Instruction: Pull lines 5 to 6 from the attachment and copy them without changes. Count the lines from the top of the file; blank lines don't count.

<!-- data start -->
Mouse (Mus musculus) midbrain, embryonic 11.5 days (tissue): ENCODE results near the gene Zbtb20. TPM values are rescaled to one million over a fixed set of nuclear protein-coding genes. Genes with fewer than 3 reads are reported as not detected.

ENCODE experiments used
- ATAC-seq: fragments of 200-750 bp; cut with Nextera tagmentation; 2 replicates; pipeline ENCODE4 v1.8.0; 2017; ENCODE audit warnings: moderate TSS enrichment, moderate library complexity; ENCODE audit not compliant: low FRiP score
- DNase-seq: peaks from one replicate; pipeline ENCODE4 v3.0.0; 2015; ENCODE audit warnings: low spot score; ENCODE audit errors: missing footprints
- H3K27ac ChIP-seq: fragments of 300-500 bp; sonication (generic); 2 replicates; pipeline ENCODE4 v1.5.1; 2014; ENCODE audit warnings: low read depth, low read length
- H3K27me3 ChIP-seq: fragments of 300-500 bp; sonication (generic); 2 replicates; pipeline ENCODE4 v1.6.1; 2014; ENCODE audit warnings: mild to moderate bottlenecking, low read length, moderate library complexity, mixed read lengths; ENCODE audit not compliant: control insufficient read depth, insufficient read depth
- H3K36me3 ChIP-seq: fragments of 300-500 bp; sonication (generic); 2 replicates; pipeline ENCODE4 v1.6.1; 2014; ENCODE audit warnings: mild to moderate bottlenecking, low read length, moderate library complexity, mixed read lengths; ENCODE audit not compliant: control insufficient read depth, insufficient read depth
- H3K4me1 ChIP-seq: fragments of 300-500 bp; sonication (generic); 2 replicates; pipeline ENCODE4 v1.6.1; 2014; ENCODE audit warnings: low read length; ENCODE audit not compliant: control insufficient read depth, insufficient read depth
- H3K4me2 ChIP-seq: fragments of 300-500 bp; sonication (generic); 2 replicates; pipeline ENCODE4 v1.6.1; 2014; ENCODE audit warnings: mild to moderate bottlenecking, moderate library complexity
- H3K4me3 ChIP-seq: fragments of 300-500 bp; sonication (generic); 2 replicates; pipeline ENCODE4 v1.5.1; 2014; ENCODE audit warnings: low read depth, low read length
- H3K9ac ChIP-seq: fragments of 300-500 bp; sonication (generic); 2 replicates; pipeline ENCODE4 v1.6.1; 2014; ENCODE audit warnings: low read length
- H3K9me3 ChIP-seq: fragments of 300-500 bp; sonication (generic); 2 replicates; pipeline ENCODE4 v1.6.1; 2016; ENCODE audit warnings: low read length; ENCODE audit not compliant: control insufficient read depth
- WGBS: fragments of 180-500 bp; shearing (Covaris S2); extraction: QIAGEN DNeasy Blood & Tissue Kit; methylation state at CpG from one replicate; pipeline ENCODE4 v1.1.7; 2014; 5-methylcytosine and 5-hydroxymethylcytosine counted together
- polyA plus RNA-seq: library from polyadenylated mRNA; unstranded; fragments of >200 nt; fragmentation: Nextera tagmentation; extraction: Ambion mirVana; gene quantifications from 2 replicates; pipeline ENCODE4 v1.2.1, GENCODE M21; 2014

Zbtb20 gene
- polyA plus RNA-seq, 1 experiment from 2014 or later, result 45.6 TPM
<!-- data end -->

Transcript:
- H3K27ac ChIP-seq: fragments of 300-500 bp; sonication (generic); 2 replicates; pipeline ENCODE4 v1.5.1; 2014; ENCODE audit warnings: low read depth, low read length
- H3K27me3 ChIP-seq: fragments of 300-500 bp; sonication (generic); 2 replicates; pipeline ENCODE4 v1.6.1; 2014; ENCODE audit warnings: mild to moderate bottlenecking, low read length, moderate library complexity, mixed read lengths; ENCODE audit not compliant: control insufficient read depth, insufficient read depth